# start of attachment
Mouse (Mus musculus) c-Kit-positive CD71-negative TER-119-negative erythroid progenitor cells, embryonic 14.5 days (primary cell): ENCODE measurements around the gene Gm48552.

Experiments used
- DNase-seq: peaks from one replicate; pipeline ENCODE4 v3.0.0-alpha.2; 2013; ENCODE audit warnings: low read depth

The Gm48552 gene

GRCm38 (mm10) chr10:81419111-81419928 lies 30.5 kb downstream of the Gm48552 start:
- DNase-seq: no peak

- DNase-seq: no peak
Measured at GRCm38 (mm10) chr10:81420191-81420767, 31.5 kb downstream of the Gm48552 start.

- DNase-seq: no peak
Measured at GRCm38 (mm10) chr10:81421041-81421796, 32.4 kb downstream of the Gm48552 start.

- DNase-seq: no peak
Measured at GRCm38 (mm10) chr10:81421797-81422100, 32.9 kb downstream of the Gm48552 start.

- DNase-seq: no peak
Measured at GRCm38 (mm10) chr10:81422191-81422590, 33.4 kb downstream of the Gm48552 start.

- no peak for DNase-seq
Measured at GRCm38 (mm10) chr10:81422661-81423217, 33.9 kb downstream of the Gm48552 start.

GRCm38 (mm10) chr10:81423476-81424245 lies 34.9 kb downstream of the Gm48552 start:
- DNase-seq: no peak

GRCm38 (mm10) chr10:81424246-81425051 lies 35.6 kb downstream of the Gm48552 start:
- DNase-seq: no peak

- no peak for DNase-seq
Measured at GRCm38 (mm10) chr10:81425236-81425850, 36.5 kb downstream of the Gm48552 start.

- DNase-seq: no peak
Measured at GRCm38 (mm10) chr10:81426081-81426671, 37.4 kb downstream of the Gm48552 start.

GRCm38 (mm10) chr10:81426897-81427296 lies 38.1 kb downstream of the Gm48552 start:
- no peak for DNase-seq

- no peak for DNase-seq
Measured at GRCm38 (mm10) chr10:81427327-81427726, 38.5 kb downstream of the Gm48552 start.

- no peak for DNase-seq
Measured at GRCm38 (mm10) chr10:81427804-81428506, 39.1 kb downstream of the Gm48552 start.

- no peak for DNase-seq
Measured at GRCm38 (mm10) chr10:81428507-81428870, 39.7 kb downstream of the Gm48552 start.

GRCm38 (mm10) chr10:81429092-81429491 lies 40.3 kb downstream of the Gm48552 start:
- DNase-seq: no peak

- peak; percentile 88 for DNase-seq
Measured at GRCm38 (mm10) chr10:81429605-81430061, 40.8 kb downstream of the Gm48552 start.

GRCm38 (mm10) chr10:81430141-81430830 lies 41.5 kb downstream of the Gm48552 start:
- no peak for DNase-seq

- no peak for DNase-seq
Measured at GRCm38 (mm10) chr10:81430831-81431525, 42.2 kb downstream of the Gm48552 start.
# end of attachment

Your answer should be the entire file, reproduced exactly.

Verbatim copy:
Mouse (Mus musculus) c-Kit-positive CD71-negative TER-119-negative erythroid progenitor cells, embryonic 14.5 days (primary cell): ENCODE measurements around the gene Gm48552.

Experiments used
- DNase-seq: peaks from one replicate; pipeline ENCODE4 v3.0.0-alpha.2; 2013; ENCODE audit warnings: low read depth

The Gm48552 gene

GRCm38 (mm10) chr10:81419111-81419928 lies 30.5 kb downstream of the Gm48552 start:
- DNase-seq: no peak

- DNase-seq: no peak
Measured at GRCm38 (mm10) chr10:81420191-81420767, 31.5 kb downstream of the Gm48552 start.

- DNase-seq: no peak
Measured at GRCm38 (mm10) chr10:81421041-81421796, 32.4 kb downstream of the Gm48552 start.

- DNase-seq: no peak
Measured at GRCm38 (mm10) chr10:81421797-81422100, 32.9 kb downstream of the Gm48552 start.

- DNase-seq: no peak
Measured at GRCm38 (mm10) chr10:81422191-81422590, 33.4 kb downstream of the Gm48552 start.

- no peak for DNase-seq
Measured at GRCm38 (mm10) chr10:81422661-81423217, 33.9 kb downstream of the Gm48552 start.

GRCm38 (mm10) chr10:81423476-81424245 lies 34.9 kb downstream of the Gm48552 start:
- DNase-seq: no peak

GRCm38 (mm10) chr10:81424246-81425051 lies 35.6 kb downstream of the Gm48552 start:
- DNase-seq: no peak

- no peak for DNase-seq
Measured at GRCm38 (mm10) chr10:81425236-81425850, 36.5 kb downstream of the Gm48552 start.

- DNase-seq: no peak
Measured at GRCm38 (mm10) chr10:81426081-81426671, 37.4 kb downstream of the Gm48552 start.

GRCm38 (mm10) chr10:81426897-81427296 lies 38.1 kb downstream of the Gm48552 start:
- no peak for DNase-seq

- no peak for DNase-seq
Measured at GRCm38 (mm10) chr10:81427327-81427726, 38.5 kb downstream of the Gm48552 start.

- no peak for DNase-seq
Measured at GRCm38 (mm10) chr10:81427804-81428506, 39.1 kb downstream of the Gm48552 start.

- no peak for DNase-seq
Measured at GRCm38 (mm10) chr10:81428507-81428870, 39.7 kb downstream of the Gm48552 start.

GRCm38 (mm10) chr10:81429092-81429491 lies 40.3 kb downstream of the Gm48552 start:
- DNase-seq: no peak

- peak; percentile 88 for DNase-seq
Measured at GRCm38 (mm10) chr10:81429605-81430061, 40.8 kb downstream of the Gm48552 start.

GRCm38 (mm10) chr10:81430141-81430830 lies 41.5 kb downstream of the Gm48552 start:
- no peak for DNase-seq

- no peak for DNase-seq
Measured at GRCm38 (mm10) chr10:81430831-81431525, 42.2 kb downstream of the Gm48552 start.